One of the interesting things from the blog post was how it's easier to concentrate when the Internet slows down. I find that 9am to 5pm on weekdays there's just so much content being published everywhere, and so much of that content is interesting, that I find myself easily distracted during the day. I've had to hack my own system of focused goals, pomodoro work sessions, and other homemade hacks to get the productivity I need during the day. So, I can totally see how someone can get tons of stuff done during the middle of the night while everyone else is sleeping.

Btw, Kevin - how long have you been doing this schedule?

I agree, this sleep schedule is not very sustainable due to can't-miss evening functions. But it is working out very well for me for now because it is late in my school quarter. I spend a lot of time studying and working, and I haven't had any things come up during the evening. Since I'm in school, my rhythm gets messed up easily regardless.

Another productivity hack, I use LeechBlock during the day so I limit my Internet breaks. I find myself compulsively visiting distracting websites. There's self-control, but why not delegate it to the browser.

I have only been doing it for a week and continue to keep it up for at least the next week. I think I plan on tweaking it towards something slightly more normal, like 8pm-4am.

I was also thinking it might be difficult to keep up a 5pm sleep time during the summer months when the sun sets later. But if you had a sound-proof bedroom that was pitch dark (some crazy shades that blocked all light), then I would imagine that would help a lot.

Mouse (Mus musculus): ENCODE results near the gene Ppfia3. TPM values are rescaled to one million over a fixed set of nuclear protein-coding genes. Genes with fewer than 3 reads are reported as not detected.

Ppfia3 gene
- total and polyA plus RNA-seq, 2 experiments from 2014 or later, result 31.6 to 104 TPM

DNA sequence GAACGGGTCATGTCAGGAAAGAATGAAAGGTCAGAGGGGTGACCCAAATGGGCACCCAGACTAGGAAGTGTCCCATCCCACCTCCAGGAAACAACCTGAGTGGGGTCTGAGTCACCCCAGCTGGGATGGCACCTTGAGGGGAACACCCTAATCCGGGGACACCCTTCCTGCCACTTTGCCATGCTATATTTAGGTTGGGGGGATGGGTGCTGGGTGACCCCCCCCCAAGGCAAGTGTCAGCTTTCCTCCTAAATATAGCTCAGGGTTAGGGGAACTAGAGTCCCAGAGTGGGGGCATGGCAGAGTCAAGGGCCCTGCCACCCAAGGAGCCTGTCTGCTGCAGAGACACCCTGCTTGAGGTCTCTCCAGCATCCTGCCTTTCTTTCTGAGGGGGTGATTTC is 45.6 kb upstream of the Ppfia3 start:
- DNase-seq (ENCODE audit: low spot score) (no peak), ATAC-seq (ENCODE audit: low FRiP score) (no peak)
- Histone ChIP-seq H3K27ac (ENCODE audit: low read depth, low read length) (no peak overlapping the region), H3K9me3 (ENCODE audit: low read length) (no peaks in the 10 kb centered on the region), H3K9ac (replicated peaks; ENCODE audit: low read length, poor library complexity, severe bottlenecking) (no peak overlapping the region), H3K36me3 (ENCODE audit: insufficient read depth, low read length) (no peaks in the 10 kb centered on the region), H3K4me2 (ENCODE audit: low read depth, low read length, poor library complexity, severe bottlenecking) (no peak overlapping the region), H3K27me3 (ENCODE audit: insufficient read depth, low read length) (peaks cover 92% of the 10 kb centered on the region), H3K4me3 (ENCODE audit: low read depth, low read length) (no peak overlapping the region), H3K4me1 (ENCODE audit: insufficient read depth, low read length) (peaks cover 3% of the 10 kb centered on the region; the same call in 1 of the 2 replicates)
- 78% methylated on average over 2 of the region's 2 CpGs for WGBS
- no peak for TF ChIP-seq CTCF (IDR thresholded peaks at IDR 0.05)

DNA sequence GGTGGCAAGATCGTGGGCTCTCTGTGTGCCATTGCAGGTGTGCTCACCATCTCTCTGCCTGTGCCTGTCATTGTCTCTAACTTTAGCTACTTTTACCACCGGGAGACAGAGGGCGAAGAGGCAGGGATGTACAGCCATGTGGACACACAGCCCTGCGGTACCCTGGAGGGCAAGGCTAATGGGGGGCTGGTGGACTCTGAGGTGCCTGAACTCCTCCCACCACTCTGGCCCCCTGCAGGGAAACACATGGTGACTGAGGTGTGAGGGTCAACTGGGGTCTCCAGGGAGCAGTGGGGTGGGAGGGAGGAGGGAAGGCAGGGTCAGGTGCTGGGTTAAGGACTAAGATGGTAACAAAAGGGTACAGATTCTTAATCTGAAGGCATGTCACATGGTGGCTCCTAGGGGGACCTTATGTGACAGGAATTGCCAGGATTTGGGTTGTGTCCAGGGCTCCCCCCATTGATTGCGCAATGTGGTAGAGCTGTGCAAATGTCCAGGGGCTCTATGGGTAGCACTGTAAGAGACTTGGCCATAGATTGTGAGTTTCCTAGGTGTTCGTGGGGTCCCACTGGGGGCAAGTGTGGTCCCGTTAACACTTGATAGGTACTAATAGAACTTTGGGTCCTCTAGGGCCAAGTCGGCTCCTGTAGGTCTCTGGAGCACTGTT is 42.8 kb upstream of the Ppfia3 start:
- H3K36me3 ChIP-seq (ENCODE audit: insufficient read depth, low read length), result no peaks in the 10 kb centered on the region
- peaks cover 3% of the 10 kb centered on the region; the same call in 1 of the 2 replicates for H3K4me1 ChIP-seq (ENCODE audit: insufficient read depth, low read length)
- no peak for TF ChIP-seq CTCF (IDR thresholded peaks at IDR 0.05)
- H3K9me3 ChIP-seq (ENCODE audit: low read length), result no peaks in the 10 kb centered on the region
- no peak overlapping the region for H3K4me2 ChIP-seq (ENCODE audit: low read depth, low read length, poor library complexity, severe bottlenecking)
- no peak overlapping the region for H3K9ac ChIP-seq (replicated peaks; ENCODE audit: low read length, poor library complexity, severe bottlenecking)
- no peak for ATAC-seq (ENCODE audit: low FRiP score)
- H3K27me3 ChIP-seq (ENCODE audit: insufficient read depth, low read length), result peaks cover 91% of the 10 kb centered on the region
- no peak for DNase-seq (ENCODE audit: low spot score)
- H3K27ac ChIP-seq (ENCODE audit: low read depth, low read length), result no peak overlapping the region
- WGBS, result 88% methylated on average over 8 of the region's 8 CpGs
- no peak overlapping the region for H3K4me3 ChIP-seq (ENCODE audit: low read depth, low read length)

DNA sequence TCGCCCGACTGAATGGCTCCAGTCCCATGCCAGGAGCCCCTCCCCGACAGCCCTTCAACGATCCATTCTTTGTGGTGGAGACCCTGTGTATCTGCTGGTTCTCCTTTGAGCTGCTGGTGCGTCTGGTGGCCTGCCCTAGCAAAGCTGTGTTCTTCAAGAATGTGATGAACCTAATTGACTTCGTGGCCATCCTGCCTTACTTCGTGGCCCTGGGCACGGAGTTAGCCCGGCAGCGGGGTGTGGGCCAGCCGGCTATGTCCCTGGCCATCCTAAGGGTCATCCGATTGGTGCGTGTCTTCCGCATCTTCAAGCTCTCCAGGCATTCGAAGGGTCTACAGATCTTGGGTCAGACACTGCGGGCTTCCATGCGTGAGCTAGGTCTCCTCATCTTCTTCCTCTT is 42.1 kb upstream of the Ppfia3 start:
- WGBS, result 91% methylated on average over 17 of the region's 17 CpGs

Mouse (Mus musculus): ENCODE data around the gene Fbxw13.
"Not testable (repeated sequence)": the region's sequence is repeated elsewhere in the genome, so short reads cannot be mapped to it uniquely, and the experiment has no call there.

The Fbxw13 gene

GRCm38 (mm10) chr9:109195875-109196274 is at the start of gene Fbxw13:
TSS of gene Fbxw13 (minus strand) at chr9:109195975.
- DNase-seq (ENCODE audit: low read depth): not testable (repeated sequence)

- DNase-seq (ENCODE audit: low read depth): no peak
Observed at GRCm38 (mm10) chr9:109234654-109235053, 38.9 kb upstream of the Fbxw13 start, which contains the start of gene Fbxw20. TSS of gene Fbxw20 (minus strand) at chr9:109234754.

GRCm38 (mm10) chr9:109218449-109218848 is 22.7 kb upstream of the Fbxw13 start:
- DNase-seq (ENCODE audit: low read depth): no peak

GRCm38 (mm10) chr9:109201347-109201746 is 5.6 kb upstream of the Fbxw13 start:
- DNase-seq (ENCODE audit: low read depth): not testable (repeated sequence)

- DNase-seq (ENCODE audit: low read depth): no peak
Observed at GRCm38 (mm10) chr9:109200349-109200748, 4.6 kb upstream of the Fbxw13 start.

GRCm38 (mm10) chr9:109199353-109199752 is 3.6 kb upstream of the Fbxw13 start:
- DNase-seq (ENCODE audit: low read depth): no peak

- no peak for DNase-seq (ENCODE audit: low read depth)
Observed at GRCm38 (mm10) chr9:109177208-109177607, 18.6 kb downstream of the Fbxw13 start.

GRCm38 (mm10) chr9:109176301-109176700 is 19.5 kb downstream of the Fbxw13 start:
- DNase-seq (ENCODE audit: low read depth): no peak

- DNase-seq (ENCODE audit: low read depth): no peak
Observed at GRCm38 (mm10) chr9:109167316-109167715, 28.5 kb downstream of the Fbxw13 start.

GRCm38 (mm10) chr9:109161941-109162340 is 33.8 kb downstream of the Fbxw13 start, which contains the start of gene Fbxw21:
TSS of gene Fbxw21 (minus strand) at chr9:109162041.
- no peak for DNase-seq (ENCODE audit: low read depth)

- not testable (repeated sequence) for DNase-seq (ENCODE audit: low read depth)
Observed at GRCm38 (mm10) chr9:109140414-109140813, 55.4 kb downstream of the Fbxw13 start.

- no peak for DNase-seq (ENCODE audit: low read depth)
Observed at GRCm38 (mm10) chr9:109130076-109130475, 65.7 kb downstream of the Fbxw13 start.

An 8pm-4am sleep time sounds more manageable... although the 5pm-midnight sleep schedule is such a talking point. :)

You've only been doing it a week... going to bed at 5pm when it is sunset is well and good in February. Come summer time trying to tell your body to sleep when the Sun is high in the sky might be a big problem. Certainly not impossible but it might not feel so great for you. I fell into a very natural (seeming) sleep pattern from 8am - 3pm which worked for me at the time. That was a lifetime ago though and it simply isn't practical for me now.

Speaking as someone who grew up in the South-East of Norway, where there's very short dark parts of the night during the summer, it is certainly harder to go to bed when it's light outside, but it is still manageable. Heat was a much bigger issue for me in terms of getting sleep. Dark blinds, and a strict bedtime ritual to calm down and prepare for sleep helps. you get used to it. Up North there are substantial parts (though sparsely populated) of Norway where it doesn't get dark during the night in summer and people still manage.